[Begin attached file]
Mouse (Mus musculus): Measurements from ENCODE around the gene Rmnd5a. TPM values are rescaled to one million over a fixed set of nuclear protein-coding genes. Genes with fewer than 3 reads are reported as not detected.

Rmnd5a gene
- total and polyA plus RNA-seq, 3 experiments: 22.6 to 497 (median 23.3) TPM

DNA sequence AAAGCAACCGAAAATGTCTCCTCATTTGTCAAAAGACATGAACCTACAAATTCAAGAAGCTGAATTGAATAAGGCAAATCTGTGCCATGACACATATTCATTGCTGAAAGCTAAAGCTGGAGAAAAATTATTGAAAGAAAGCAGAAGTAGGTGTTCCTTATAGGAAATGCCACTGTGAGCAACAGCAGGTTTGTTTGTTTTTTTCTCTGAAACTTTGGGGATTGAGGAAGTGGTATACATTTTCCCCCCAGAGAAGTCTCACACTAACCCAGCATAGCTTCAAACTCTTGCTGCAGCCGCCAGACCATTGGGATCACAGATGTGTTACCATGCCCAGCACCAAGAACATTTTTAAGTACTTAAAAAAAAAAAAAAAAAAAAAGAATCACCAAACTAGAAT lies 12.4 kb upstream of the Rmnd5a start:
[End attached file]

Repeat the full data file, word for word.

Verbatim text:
Mouse (Mus musculus): Measurements from ENCODE around the gene Rmnd5a. TPM values are rescaled to one million over a fixed set of nuclear protein-coding genes. Genes with fewer than 3 reads are reported as not detected.

Rmnd5a gene
- total and polyA plus RNA-seq, 3 experiments: 22.6 to 497 (median 23.3) TPM

DNA sequence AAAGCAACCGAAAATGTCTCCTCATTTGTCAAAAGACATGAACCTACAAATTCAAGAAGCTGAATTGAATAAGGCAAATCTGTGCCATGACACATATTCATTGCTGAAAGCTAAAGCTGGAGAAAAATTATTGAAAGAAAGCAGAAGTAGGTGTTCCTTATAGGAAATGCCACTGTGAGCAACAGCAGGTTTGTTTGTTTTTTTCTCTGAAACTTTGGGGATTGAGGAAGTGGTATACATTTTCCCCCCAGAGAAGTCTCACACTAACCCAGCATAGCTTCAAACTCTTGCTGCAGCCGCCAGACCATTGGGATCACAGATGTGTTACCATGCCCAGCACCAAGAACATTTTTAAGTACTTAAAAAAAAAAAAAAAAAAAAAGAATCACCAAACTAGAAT lies 12.4 kb upstream of the Rmnd5a start: